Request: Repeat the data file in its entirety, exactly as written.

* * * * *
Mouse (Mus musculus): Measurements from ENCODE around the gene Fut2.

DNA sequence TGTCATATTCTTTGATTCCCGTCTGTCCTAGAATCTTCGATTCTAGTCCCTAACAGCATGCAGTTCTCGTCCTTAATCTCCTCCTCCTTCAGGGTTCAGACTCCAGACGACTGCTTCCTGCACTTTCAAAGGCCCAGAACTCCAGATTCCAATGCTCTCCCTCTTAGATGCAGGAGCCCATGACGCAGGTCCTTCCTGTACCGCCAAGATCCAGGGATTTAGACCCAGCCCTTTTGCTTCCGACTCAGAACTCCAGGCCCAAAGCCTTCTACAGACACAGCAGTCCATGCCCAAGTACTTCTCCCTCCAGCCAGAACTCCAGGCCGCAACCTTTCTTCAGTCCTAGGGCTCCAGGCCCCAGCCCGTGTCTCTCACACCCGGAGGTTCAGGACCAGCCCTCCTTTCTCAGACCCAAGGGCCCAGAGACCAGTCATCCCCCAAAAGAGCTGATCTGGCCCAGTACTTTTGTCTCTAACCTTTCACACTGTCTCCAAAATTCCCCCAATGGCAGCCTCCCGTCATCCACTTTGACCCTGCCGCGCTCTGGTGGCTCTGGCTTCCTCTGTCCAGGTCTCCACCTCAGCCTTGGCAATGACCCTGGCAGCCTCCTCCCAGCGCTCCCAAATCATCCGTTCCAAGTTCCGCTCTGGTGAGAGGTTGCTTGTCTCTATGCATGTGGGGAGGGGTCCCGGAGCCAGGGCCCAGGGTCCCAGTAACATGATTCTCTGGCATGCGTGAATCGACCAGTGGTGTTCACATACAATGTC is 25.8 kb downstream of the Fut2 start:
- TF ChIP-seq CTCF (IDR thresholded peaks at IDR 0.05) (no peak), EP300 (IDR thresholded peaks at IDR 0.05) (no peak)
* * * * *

Mouse (Mus musculus): Measurements from ENCODE around the gene Fut2.

DNA sequence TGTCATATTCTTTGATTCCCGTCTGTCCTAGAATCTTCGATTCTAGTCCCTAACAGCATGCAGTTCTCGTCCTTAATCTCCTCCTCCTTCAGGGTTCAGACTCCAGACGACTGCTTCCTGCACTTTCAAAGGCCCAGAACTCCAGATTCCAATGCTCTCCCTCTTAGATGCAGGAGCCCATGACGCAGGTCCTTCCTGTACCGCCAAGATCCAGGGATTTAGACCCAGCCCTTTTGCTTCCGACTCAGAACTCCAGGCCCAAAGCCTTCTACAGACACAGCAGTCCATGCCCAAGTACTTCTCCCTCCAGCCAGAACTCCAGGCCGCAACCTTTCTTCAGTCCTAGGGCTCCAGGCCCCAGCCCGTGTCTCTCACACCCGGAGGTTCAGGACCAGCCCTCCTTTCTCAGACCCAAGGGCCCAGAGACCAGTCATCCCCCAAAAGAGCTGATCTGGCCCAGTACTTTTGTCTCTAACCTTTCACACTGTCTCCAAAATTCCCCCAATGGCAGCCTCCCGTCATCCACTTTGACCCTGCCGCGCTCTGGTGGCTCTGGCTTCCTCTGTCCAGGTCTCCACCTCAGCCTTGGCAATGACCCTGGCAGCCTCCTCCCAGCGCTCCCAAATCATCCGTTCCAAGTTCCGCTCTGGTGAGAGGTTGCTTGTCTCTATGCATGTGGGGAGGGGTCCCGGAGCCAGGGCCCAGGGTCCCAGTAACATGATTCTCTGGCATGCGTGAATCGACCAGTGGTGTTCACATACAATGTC is 25.8 kb downstream of the Fut2 start:
- TF ChIP-seq CTCF (IDR thresholded peaks at IDR 0.05) (no peak), EP300 (IDR thresholded peaks at IDR 0.05) (no peak)